Thursday, December 28, 2006

"A Ford, Not a Lincoln"

Gerald Ford said, famously, that he was "a Ford, not a Lincoln".

Perhaps Ford was just a Ford, but in all the glow that is currently accompanying his death this week, Ford's luster is looking pretty upscale.

I saw President Ford speak in Dallas. I drove to the see Ford alone in my parent's Colony Park station wagon, a Mercury, which is, by the way, an upscale Ford. I was 18 years old. As a teenager, I was appalled at pork barrel spending, and I applauded Ford for holding the record for vetoing so many of the Congress' pork-laden bills.

Nixon had been a dark, dark Dodge, and I liked Ford's straightforward, midwestern voice. And I liked his pipe. As I was growing up, my father smoked a pipe, and so to me that pipe was a graceful symbol of purpose and resolve, of authority and command.

All during the summer of 1974, when I was 16, I'd watched the Watergate hearings transfixed. Those hearings had a lot to do with instilling in me a lifelong fascination with presidential power and Washington wrangling. And Ford was no where to be seen, so he was untainted and truly new when he so suddenly took over the oval office. From dark Dodge to true blue Ford.

But if Gerald Ford really was just a Ford, who was the Lincoln? Well, Lincoln, of course. But there were some other Lincoln presidents as well. Johnson drove Lincolns. You can still see them at his ranch in Texas. But Johnson was really more of an SUV kind of guy. And the current president, also from Texas, is a pick up kind of guy, probably a cheap Chevy with no rear view mirror running on three cylinders.

Though he was killed in a Lincoln, John Kennedy might have been a silvery Chrysler convertible. And His Hollywood Holiness, Mr. Majesty Goes Primetime, Ronald Reagan? No humble 'man of mainstreet' there: flags on the fenders Cadillac limo all the way. Clinton, another Ford man, but his baby was a sky blue Mustang, and well, you know the rest. Which brings us back to the point about Ford. He didn't ask for the job. He didn't glorify the job. He might have worked the room, somewhat, by telephone mostly, but he didn't play the field or play to the people. And his self-esteem and genuine family values transcended the trappings of power and of those wranglings in Washington, mostly played out to keep power. He let it go. He brought workmanship and humility to the great sacrifices and deeper duties of public service.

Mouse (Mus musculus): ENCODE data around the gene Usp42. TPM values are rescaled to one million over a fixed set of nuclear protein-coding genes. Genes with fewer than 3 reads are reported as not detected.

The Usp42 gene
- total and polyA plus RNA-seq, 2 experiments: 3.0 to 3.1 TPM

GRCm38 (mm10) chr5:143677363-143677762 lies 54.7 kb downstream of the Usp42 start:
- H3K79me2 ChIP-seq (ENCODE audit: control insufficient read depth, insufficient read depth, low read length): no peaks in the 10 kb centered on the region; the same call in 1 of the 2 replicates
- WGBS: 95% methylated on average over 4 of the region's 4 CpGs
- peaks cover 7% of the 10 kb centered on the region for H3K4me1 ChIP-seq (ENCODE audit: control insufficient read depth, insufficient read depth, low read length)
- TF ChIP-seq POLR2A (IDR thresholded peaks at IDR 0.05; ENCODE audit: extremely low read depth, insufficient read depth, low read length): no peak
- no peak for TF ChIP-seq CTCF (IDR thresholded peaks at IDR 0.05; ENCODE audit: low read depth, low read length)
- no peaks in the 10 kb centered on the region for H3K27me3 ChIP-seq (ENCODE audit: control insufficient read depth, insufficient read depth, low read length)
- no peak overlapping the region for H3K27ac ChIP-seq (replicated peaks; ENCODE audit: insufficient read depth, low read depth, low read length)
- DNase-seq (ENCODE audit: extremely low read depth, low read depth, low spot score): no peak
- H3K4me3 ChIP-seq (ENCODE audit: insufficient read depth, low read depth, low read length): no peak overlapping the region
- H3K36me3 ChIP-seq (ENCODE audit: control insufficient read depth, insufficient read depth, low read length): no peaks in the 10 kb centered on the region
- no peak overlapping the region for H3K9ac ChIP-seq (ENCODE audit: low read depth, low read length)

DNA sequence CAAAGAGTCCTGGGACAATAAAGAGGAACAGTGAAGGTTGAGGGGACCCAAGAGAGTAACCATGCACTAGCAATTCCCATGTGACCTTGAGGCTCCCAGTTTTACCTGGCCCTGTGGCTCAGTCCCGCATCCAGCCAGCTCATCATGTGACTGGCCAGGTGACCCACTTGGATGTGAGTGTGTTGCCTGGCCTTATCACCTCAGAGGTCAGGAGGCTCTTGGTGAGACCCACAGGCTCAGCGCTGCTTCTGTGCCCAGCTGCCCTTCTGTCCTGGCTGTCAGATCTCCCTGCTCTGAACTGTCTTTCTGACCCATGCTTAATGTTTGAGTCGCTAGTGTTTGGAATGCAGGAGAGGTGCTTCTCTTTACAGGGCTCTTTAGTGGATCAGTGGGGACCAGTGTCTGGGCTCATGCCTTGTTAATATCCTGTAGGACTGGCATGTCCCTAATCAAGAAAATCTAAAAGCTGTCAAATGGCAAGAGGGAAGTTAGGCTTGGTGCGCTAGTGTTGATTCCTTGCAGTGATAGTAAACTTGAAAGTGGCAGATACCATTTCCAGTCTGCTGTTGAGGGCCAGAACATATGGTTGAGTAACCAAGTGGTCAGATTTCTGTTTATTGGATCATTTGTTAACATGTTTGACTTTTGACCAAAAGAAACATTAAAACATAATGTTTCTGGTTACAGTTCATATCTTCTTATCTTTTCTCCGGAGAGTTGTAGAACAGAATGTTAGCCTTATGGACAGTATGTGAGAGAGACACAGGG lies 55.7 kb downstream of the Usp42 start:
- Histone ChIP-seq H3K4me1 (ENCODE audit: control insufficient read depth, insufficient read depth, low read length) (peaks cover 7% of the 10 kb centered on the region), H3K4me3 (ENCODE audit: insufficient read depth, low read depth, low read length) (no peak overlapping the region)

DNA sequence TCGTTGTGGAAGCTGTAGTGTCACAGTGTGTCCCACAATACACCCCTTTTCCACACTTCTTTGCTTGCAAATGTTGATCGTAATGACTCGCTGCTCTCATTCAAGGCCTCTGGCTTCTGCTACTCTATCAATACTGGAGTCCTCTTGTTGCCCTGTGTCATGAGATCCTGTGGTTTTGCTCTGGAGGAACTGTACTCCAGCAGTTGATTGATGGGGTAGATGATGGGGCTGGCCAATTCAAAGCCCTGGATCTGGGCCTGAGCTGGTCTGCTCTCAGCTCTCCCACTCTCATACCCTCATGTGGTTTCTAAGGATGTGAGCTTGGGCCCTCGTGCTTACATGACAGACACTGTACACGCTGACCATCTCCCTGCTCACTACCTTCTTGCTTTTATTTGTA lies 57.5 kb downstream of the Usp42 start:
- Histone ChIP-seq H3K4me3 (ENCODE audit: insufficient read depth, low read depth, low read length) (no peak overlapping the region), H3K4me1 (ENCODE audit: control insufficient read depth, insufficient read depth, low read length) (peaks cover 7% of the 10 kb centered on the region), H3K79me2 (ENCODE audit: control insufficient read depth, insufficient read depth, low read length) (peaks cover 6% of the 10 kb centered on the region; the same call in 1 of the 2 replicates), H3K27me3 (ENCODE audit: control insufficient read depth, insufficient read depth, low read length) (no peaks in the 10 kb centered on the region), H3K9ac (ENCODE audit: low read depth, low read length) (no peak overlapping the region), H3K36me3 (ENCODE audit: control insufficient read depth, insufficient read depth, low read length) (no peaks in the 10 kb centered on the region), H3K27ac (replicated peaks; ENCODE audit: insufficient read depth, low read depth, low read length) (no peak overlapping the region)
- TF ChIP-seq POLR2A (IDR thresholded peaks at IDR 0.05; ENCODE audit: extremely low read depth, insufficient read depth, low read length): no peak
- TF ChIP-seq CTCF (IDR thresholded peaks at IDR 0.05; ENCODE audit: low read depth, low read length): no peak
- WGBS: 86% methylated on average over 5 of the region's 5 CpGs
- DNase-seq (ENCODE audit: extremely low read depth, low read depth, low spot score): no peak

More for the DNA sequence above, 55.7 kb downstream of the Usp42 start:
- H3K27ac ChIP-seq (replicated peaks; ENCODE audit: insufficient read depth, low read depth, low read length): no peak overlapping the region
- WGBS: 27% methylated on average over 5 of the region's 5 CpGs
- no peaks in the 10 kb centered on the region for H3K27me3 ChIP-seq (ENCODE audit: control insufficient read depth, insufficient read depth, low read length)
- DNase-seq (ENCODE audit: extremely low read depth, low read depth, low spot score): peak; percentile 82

Gerald Ford was a servant. Even that sounds old-fashioned now.

Too bad. I'm missing his leaden yet clear and capable speech, his workmanlike yet resolute delivery. And I miss the pipe.

2 Comments:

At 1/02/2007 11:08 AM, Anonymous Robert J. said...

They keep mentioning that Ford will be remembered for "healing the nation" and for his "integrity". What does this say about presidents before and since?

 
At 1/02/2007 11:44 AM, Blogger Lawrence said...

As for today's eulogies, I'd say G.H.W. Bush and Tom Brokaw rose to the occasion well and with laughter. Kissinger was a shadowy fossil of bygone mirrors. Why stick him in there? Not a statesman but a relic. And Shrub Bush's eulogy was so distant and generic, it seemed a brush off of times during which he wasn't sober, a stammering Nixon, not a Ford. He shouldn't have even gotten his driver's license, much less a limo and the keys to the oval office.

 

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